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Bing Crosby, On Phone, "White Christmas" (1954)

Bing Crosby, On Phone,

"White Christmas" synopsis, via Wikipedia:
A successful song-and-dance team become romantically involved with a sister act and team up to save the failing Vermont inn of their former commanding general.

The cast of this 1954 classic Christmas film included Bing Crosby (May 2, 1903 - October 14, 1977), Danny Kaye (January 18, 1911 - March 3, 1987), Rosemary Clooney (May 23, 1928 - June 29, 2002), Vera-Ellen (February 16, 1921 - August 30, 1981), Dean Jagger (November 7, 1903 - February 5, 1991), Mary Wickes (June 13, 1910 - October 22, 1995), and Anne Whitfield (b. August 27, 1938). Costumes were designed by the legendary Edith Head (October 28, 1897 - October 24, 1981). "White Christmas" received an Oscar nomination for Best Music, Original Song, for Irving Berlin's "Count Your Blessings Instead of Sheep."

A bit of film trivia, via Wikipedia:
According to Rosemary Clooney, Bing Crosby and Danny Kaye's "Sisters" performance was not originally in the script. They were clowning around on the set, and director Michael Curtiz thought it was so funny that he decided to film it. In the scene, Crosby's laughs are genuine and unscripted, as he was unable to hold a straight face due to Kaye's comedic dancing. Clooney said the filmmakers had a better take where Crosby didn't laugh, but when they ran them both, people liked the laughing version better.
 
Although the movie stars Bing Crosby and features songs by Irving Berlin, it is not a sequel to the earlier film, "Holiday Inn" (1942), as Crosby plays different characters in each movie (Jim Hardy in the first film; Bob Wallace in this one). Originally, the plan was to reunite Crosby with his "Holiday Inn" co-star, Fred Astaire, but Astaire turned it down, as he had temporarily "retired" at the time. Donald O'Connor was cast as Crosby's co-star, in what was hoped to be a reprise of his successful dance partnership with Vera-Ellen from "Call Me Madam" (1953). But while filming "Francis Joins the WACs" (1954), O'Connor contracted a severe bout of Q-Fever from his co-star, Francis the Talking Mule, and had to pull out. Danny Kaye was cast as a last minute replacement.
 
Vera-Ellen's singing voice was dubbed. Numerous sources mistakenly assume Rosemary Clooney sang Vera-Ellen' s part in "Sisters" thus duet-ing with herself, but Trudy Stevens (who was Trudy Stabile at the time) was Vera-Ellen's voice double in all of her songs, namely "Sisters", "Snow" and the "White Christmas" finale. Some Gloria Wood articles and album liner notes have mentioned through the years that she was the one who sang for Vera-Ellen, but although she was the initial choice for the job, Rosemary Clooney intervened to have her friend, Trudy Stevens, sing the role instead. Vera's own singing voice is heard ever very briefly singing in the "arrival in Pine Tree" scene at the railroad station where the quartet reprises - live - the opening lines of "Snow." The song "Snow" was written by Irving Berlin many years before the film. It was originally called "Free," and included a different subject and lyrics. Berlin rewrote the song with a winter theme for "White Christmas."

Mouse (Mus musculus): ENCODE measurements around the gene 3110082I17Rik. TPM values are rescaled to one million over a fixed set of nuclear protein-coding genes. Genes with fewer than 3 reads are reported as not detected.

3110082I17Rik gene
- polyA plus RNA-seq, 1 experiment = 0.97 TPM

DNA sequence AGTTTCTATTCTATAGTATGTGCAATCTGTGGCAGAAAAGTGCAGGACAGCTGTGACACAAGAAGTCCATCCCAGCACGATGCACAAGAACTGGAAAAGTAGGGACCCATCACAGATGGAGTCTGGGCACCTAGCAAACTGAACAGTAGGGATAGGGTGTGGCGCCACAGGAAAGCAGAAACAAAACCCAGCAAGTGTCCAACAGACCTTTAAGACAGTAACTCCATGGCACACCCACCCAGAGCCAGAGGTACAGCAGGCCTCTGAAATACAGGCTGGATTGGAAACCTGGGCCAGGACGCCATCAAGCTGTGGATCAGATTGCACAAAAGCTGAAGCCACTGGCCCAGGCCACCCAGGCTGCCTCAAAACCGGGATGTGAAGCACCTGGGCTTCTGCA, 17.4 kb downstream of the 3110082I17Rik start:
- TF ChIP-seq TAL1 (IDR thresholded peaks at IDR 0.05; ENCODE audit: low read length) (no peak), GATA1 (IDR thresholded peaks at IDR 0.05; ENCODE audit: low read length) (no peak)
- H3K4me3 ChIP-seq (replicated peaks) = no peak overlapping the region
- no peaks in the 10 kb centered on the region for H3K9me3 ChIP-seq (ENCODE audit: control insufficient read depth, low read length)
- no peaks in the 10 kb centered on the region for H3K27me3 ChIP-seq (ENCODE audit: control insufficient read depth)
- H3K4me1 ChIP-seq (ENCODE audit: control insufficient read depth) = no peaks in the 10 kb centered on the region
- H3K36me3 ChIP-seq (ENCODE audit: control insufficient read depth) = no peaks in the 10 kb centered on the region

One of the dancers accompanying Rosemary Clooney is George Chakiris. He went on to earn the Academy Award for Best Actor in a Supporting Role, as Bernardo in "West Side Story" (1961).
 
This was 1954's most successful film. The second most successful was "The Caine Mutiny" (1954), which featured Rosemary Clooney's husband, José Ferrer.
 
The song, "What Can You Do with a General?", which Leonard Maltin calls Irving Berlin's least memorable tune, was originally written for an unproduced project called "Stars on My Shoulders."
 
The first film produced in Paramount's wide screen process "VistaVision".
 
The "Ed Harrison TV Show" that Bob appears on is a reference to "The Ed Sullivan Show" (1948), which featured known stars, new talent, and vaudeville acts. Ed Harrison was played by Johnny Grant, who did not have a long acting career in the movies, but was the honorary Mayor of Hollywood, California who officiated over the unveilings of Stars on the Hollywood Walk of Fame from the early 1960s until his death in 2008.
 
According to Rosemary Clooney, the "midnight snack" scene in which Bob Wallace expounds on his theory of what foods cause what dreams was almost entirely improvised.
 
The Vermont inn is the remodeled Connecticut inn set from Bing Crosby's earlier movie "Holiday Inn" (1942). In "White Christmas," the recycled hotel set is very gray, and appears not to have been repainted in new colors. Since Holiday Inn was a black & white film, the sets were probably originally painted in grayscale, as color palette schemes would have been a waste of resources in 1942.
 
In supplemental information on the DVD, Rosemary Clooney revealed that 1. She took the role mostly so that she could perform with Bing Crosby. 2. Danny Kaye caused many retakes when his antics made everyone laugh when they weren't supposed to. 3. She considered "Love, You Didn't Do Right By Me" as "her" song since it was her only solo. 4. After the final shot, they were informed that they would be redoing the finale because the King and Queen of Greece would be visiting the set and the producer wanted to "give them something to remember". They "reshot" the sequence with no film in the camera and without Bing Crosby who had skipped out to play golf. In later years, she and Bing recorded several record albums together.

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Photo taken on 24 December 2016 (© classic_film / Flickr)

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 white christmas, film, movie, 1954, fifties, 1950s, classic, clásico, vintage, christmas, xmas, holiday, hollywood, nostalgic, nostalgia, celebrity, época, ephemeral, old, retro
 

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